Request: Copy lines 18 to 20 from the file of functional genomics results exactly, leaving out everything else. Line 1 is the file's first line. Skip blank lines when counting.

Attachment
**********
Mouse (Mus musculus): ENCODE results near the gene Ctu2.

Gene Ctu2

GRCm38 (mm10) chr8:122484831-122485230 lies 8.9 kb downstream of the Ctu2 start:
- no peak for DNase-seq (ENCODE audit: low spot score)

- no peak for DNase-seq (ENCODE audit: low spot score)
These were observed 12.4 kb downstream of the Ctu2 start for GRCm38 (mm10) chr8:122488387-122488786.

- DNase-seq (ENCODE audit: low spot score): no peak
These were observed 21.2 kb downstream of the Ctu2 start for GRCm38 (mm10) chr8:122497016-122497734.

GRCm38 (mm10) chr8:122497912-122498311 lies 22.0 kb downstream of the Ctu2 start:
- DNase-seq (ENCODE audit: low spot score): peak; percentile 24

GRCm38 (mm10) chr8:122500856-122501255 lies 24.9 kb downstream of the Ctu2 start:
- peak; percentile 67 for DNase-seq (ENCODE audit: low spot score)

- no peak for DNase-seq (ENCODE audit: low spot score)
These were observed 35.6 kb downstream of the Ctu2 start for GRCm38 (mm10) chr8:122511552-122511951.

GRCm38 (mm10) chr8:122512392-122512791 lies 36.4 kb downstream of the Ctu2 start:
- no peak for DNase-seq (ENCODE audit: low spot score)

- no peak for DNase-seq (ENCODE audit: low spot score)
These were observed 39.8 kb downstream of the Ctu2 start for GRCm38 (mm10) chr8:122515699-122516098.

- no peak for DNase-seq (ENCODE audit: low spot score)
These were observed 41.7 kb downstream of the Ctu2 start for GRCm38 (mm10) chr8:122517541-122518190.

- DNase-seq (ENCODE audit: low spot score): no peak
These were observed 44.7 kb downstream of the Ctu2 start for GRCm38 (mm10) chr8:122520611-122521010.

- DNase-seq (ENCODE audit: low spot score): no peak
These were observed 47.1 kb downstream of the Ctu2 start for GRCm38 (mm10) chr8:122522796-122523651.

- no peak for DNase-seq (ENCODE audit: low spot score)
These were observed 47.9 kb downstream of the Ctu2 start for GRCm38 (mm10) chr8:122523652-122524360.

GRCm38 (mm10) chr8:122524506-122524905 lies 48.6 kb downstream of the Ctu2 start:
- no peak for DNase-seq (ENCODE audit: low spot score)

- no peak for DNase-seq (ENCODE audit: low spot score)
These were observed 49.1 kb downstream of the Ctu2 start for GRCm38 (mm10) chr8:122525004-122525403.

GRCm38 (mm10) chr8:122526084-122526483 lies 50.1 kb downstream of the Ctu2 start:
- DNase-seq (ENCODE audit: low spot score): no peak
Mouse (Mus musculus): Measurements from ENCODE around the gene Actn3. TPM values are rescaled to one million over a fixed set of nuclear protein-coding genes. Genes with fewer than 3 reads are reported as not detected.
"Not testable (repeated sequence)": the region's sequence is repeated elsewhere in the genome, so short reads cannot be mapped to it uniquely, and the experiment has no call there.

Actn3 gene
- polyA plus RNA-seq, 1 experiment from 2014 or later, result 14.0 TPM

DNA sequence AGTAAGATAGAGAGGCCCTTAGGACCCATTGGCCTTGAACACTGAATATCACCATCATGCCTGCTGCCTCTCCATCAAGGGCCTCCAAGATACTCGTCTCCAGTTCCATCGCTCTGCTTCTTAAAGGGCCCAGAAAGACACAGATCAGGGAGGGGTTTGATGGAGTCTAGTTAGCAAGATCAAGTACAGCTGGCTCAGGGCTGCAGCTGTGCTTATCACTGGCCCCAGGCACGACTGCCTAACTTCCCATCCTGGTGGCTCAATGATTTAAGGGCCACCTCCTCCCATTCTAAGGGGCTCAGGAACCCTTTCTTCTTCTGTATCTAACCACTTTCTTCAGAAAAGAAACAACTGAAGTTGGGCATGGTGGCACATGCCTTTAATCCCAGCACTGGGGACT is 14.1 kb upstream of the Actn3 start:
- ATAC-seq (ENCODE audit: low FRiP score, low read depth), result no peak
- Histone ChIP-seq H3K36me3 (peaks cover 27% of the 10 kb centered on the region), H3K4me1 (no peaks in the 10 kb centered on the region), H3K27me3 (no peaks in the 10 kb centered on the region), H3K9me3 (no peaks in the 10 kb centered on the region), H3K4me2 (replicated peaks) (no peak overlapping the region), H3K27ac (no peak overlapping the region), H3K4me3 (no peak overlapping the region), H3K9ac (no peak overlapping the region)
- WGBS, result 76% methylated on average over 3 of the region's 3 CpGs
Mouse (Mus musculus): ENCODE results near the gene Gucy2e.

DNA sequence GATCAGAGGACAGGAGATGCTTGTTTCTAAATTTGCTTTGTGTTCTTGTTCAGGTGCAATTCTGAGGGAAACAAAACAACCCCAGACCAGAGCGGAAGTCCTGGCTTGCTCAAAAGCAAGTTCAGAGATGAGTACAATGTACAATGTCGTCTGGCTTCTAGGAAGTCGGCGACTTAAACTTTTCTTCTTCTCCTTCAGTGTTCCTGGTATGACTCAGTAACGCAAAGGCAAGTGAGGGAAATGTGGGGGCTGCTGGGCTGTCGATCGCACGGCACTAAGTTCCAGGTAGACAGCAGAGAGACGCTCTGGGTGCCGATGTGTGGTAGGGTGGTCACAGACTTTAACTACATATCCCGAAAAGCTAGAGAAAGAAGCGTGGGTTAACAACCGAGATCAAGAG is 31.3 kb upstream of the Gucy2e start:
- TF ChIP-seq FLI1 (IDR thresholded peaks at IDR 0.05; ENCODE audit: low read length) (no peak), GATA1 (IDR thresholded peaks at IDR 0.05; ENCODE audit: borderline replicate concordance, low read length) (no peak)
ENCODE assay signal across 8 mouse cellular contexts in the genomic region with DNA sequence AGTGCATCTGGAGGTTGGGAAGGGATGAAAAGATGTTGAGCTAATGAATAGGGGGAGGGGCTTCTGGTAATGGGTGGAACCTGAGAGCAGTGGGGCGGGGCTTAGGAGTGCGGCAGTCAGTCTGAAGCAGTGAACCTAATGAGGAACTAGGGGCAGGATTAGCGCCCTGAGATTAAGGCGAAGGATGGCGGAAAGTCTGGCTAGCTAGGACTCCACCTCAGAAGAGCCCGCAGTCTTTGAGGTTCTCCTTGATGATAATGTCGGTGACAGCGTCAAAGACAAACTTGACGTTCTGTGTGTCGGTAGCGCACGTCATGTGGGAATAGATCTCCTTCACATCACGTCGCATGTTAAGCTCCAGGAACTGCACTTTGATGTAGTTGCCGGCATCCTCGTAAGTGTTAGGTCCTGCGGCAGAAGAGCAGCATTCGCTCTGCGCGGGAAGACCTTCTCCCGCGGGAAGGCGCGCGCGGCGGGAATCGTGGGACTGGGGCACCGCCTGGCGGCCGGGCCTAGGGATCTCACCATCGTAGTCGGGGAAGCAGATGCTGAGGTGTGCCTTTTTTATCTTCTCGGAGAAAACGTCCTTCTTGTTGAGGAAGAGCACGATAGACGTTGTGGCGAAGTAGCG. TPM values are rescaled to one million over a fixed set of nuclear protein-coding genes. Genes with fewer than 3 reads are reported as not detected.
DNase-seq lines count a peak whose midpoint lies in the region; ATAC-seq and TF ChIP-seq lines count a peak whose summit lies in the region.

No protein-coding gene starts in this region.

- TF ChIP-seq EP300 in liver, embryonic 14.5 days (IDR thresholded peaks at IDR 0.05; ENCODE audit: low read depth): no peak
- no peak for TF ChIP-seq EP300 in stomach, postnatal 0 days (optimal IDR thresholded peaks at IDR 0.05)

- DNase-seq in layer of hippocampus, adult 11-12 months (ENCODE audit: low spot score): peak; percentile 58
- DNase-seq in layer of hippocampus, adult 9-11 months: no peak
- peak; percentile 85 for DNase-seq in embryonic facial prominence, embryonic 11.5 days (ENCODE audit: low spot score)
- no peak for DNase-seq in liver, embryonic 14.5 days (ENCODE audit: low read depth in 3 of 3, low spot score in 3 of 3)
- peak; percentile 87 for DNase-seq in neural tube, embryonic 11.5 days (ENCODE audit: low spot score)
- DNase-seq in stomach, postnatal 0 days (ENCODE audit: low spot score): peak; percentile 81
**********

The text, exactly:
These were observed 39.8 kb downstream of the Ctu2 start for GRCm38 (mm10) chr8:122515699-122516098.

- no peak for DNase-seq (ENCODE audit: low spot score)
These were observed 41.7 kb downstream of the Ctu2 start for GRCm38 (mm10) chr8:122517541-122518190.